Design a pixel-perfect vector icon using effects to achieve unique shapes. Jory Raphael provides the basics and introduces some core Illustrator tools.
Symbols and icons are incredibly powerful tools, and have been used by humans for over 100,000 years to tell stories and communicate ideas. Computer-based illustration tools have brought the creation of these symbols to a new level. But sometimes simple concepts, such as a wavy line, can be harder, or at least not as straightforward, to replicate on a computer than they would be by hand. Thankfully, Adobe Illustrator is packed with time-saving techniques and unique ways to implement ideas.
This tutorial will show you how to use Illustrator's built-in effects and core tools to simplify the process of drawing complex shapes. Illustrator has two types of effects: Illustrator Effects and Photoshop Effects. Both are great ways to preview styles before fully committing to them. But Photoshop Effects, once fully applied, require converting objects and shapes to raster, whereas most Illustrator Effects keep the vector data.
While many icons are drawn using vectors, they're most often viewed in the bitmap world of computer monitors. Paying attention to pixel-level detail is still important. By adhering to a grid and specifying the exact placement of elements as we draw them, we can ensure that our vector icons are both crisp and pixel-perfect.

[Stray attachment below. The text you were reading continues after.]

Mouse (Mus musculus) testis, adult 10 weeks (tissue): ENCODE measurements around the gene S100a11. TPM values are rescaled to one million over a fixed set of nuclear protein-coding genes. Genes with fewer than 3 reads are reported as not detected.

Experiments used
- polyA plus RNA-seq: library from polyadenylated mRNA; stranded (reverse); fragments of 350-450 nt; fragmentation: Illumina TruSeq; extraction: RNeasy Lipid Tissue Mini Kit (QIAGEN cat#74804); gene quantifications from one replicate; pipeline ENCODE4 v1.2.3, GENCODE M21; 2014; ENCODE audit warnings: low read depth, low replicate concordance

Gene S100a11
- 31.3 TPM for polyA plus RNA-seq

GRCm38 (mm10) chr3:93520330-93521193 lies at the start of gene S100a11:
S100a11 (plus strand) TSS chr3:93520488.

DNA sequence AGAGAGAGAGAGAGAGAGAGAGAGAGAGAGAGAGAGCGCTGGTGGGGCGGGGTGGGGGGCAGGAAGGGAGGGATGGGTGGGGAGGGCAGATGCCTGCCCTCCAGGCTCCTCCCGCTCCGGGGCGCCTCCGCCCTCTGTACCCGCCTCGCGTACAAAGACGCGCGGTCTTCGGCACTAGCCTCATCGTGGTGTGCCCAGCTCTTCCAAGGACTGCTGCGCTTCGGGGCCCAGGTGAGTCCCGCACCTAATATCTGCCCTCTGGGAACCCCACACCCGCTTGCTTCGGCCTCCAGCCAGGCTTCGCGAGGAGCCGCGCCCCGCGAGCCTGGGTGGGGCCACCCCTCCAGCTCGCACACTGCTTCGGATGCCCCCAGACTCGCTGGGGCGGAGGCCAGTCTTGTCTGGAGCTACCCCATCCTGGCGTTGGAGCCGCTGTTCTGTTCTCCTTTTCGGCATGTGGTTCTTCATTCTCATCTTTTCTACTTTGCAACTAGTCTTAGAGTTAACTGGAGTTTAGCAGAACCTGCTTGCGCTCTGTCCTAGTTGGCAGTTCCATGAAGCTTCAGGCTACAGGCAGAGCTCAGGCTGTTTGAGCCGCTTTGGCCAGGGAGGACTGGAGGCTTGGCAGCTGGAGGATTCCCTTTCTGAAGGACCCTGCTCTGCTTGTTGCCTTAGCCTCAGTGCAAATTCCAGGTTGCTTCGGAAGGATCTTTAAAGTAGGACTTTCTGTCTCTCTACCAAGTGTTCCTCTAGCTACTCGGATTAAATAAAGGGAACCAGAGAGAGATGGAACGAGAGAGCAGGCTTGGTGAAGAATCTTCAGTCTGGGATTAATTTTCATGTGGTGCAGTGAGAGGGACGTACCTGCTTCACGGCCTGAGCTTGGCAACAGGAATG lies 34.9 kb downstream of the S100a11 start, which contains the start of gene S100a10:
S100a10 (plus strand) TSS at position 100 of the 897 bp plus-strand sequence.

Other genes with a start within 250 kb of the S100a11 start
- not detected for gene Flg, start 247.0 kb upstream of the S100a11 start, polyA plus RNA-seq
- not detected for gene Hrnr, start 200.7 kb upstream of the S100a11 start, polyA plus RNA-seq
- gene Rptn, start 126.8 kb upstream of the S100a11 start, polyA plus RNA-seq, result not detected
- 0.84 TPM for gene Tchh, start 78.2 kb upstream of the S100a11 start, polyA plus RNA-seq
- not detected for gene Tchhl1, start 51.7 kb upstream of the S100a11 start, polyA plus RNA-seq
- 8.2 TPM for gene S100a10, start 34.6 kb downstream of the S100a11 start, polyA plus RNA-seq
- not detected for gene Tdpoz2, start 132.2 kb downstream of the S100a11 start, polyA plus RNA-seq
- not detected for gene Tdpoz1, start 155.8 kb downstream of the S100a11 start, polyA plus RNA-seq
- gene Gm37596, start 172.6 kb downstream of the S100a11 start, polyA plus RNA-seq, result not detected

Following the steps in this tutorial, you'll create your own framed portrait icon. Let's go!
01. New document
Create a new Illustrator document. Set the width/height fields to 28px. Set Units to Pixels. Click OK. Open Illustrator menu. Select Preferences and Guides & Grid… Set Gridline every: and Subdivisions: to 10px. Click OK. Open View menu. Select Show Grid.
02. Draw a line
Choose the Line Segment Tool (\ on keyboard). Draw a line while holding shift. In the Transform palette, select bottom centre reference point (small grid in the palette) and set X to 14px and Y to 15px. Set width to 22px. Open the Stroke palette. Set to 1pt.
03. Use zig zags
Choose the Selection Tool (V). Select the line by clicking on it (or click anywhere and drag your cursor over the line). Open the Effects menu, select Distort & Transform, then select Zig Zag…. Set 'Size:' to 1px and Ridges per segment: to 5px. Set Points to Smooth.
04. Real curves
With the Zig Zag effect applied, we still technically have a straight vector line with an overlaid appearance of being curvy. For the purposes of this tutorial, we want to map the vector line to the curve we've created. Open the Object menu and select Expand Appearance.
05. Draw a circle
Choose the Ellipse Tool (L on keyboard). Click anywhere on the artboard. In the pop-up, set the width and height fields to 5px. Select the resulting circle and then choose the Scissors Tool (C on keyboard). Click on the top and left anchor points on the circle.
06. Align endpoints
Choose the Selection Tool (V on the keyboard). Select the larger portion of the circle. Press delete. Select remaining arc and, using the Transform palette, choose the top right reference point. Set X to 3px and Y to 14px to align the endpoints in the arc.
07. Make a single line
With the Selection Tool, select the arc and the line (click anywhere and drag the cursor over both pieces, or hold shift while clicking on both pieces). Open the Object menu, select Path, and then select Join. This turns the two separate paths into a single line.